The principal of a primary school in Tuen Mun is denying she inflated the number of students in the school in order to ensure continued government funding.
Chan Cheung-ping, principal of government-subsidized Hing Tak School, told a press conference on Tuesday that she is nothing but a victim, the Hong Kong Economic Journal reports.
The denial came after the Hong Kong Professional Teachers’ Union accused the school of having 29 “phantom students” in a letter to the Education Bureau.
A source said the students were all living in the mainland while enrolled at the school for the 2014-2016 academic years, Apple Daily reported.
The union said Hing Tak inflated the number of students by registering non-existent ones to keep its subsidy from being cut by up to HK$600,000 for each reduced class.
The police confirmed that it received a report on the case on June 23 and listed it as “use a false instrument”. The District Crime Squad in Tuen Mun District is investigating the incident. No one has been arrested.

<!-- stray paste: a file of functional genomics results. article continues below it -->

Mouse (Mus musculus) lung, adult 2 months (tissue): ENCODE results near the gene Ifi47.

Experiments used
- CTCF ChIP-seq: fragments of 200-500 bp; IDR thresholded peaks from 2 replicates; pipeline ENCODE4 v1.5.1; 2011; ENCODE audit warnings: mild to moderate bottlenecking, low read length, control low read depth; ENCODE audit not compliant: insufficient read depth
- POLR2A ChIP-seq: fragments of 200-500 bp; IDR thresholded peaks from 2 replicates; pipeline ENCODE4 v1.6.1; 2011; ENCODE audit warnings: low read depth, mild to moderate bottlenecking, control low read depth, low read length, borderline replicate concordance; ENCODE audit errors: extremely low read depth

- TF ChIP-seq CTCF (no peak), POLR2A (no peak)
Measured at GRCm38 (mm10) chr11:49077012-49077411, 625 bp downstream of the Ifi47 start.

Education Secretary Kevin Yeung said his bureau had issued warnings to the school after it detected some anomalies. The bureau also named eight people to the school’s management board.
After a meeting on Tuesday afternoon, the board decided to cut the number of classes in its third grade to six from seven.
The board is set to discuss whether to allow Chan to keep her post in a meeting scheduled for Aug.18.
Chan said she hopes to be given a chance to stay after serving the school for six years.
The school had only about one to two classes in each grade in 2011 when Chan assumed the post, but it had 24 classes in the past academic year, according to Apple Daily.
Principals of primary schools with 24 or more classes can earn HK$10,000 more in monthly pay.
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